Roman Vishniac (/ˈvɪʃniæk/; Russian: Рома́н Соломо́нович Вишня́к; August 19, 1897 – January 22, 1990) was a Russian-American photographer, best known for capturing on film the culture of Jews in Central and Eastern Europe before the Holocaust. A major archive of his work was housed at the International Center of Photography until 2018, when Vishniac's daughter, Mara Vishniac Kohn, donated it to The Magnes Collection of Jewish Art and Life at the University of California, Berkeley.[1][2][3]

Quick facts: Roman Vishniac, Born, Died, Nationality, Occu...
Roman Vishniac
Роман Соломонович Вишняк
Roman Vishniac, 1977
Born(1897-08-19)August 19, 1897
DiedJanuary 22, 1990(1990-01-22) (aged 92)
New York City, United States
NationalityRussian, American
OccupationPhotographer, biologist
Spouses
    Luta (Leah) Bagg
    (m. 1918; div. 1946)
      Edith Ernst
      (m. 1947)
      ChildrenWolf V. Vishniac 1922–1973, Mara Vishniac 1926–2018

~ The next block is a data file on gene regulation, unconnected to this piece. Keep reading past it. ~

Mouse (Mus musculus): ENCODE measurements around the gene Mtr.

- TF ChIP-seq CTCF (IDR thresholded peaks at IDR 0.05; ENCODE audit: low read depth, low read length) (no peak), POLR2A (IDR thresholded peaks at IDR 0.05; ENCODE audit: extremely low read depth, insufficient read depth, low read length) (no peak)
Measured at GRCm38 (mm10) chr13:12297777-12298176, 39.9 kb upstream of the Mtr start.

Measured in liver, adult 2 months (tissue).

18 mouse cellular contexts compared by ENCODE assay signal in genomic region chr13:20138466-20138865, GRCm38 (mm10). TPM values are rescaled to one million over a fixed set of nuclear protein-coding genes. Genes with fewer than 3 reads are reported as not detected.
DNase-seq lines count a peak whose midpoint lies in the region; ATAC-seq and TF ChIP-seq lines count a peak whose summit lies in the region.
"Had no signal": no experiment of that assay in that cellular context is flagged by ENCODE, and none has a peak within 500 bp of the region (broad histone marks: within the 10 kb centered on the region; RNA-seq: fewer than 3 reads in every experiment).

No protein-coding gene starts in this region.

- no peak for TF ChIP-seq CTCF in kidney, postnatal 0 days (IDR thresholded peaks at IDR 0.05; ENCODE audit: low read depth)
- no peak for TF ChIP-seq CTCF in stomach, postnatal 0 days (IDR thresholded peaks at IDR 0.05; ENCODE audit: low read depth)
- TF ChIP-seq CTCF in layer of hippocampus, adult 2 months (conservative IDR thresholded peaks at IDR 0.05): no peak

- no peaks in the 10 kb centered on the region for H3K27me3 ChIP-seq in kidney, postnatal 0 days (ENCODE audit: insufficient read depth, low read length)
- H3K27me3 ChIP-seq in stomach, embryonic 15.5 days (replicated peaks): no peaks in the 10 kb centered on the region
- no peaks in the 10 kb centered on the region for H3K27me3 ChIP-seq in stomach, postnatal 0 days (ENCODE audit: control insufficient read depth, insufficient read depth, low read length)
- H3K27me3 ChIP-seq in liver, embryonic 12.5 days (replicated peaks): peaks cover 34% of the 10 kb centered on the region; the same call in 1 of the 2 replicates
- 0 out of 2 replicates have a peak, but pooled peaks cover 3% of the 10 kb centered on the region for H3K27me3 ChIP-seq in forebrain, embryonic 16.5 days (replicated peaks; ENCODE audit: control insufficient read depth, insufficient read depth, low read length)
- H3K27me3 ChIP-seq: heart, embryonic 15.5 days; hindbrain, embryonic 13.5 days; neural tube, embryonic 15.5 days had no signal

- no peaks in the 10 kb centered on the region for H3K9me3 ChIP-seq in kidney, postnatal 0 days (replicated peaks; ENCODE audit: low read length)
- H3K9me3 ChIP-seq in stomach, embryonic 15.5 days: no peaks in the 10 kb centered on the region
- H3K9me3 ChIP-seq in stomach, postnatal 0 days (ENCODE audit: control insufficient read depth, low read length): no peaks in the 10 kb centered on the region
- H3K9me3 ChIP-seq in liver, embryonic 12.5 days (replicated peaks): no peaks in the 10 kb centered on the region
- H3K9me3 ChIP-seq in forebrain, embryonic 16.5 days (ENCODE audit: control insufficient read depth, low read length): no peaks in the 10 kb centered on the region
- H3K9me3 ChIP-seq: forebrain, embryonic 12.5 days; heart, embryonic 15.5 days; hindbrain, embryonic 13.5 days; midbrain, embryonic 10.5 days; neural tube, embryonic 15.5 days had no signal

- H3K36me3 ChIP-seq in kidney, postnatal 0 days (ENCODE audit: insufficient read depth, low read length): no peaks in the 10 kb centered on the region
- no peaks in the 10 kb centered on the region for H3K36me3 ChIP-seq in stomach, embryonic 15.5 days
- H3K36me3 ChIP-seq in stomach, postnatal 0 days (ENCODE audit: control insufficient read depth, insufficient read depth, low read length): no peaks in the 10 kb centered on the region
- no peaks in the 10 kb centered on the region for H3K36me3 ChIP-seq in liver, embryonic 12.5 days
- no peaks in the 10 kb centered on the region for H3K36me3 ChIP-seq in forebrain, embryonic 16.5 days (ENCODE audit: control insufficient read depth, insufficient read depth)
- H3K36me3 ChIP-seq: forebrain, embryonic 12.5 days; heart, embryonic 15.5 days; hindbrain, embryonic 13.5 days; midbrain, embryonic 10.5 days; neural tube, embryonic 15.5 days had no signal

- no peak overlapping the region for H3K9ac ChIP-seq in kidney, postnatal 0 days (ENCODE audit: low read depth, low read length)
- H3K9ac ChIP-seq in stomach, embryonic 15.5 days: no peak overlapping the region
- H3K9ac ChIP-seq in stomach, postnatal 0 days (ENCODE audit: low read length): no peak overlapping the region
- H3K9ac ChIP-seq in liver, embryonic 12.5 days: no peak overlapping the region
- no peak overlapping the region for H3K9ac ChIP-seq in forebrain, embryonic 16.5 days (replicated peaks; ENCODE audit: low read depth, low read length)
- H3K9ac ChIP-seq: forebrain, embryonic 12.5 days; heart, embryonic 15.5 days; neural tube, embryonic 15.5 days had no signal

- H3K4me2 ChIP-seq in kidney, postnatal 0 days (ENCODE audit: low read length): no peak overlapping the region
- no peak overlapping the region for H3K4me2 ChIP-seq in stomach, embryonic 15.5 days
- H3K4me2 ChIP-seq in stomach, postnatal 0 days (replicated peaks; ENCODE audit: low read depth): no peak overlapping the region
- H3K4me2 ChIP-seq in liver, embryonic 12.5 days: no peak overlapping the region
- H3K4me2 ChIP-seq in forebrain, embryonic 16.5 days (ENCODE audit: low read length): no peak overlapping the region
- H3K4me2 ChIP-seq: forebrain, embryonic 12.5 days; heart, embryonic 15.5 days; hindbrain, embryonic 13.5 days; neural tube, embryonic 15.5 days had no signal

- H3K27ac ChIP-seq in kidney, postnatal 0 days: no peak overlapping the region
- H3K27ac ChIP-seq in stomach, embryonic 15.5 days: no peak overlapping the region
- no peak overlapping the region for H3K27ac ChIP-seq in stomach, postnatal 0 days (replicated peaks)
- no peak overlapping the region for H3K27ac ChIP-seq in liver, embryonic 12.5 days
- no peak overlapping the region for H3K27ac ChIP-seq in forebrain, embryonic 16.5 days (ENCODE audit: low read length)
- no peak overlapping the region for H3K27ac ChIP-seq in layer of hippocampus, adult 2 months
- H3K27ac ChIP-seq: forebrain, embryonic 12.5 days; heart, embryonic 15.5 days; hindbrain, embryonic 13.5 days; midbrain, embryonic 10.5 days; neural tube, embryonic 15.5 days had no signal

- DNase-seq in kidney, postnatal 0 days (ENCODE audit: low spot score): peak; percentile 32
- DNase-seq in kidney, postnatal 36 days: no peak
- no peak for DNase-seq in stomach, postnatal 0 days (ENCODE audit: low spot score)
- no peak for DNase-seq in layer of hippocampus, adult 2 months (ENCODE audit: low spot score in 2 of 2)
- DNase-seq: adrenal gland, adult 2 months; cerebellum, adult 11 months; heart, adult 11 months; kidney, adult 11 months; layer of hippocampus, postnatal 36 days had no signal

Relatives
      Close

      Vishniac was a versatile photographer, an accomplished biologist, an art collector and teacher of art history. He also made significant scientific contributions to photomicroscopy and time-lapse photography. Vishniac was very interested in history, especially that of his ancestors, and strongly attached to his Jewish roots; he was a Zionist later in life.[4]

      Roman Vishniac won international acclaim for his photos of shtetlach and Jewish ghettos, celebrity portraits, and microscopic biology. His book A Vanished World, published in 1983, made him famous and is one of the most detailed pictorial documentations of Jewish culture in Eastern Europe in the 1930s.[2] Vishniac was also remembered for his humanism and respect for life, sentiments that can be seen in all aspects of his work.

      In 2013, Vishniac's daughter Mara (Vishniac) Kohn donated to the International Center of Photography[5] the images and accompanying documents comprising ICP's "Roman Vishniac Rediscovered" traveling exhibition.

      In October 2018, Kohn donated the Vishniac archive of an estimated 30,000 items, including photo negatives, prints, documents and other memorabilia that had been housed at ICP to The Magnes Collection of Jewish Art and Life, a unit of the University of California at Berkeley's library system.[6]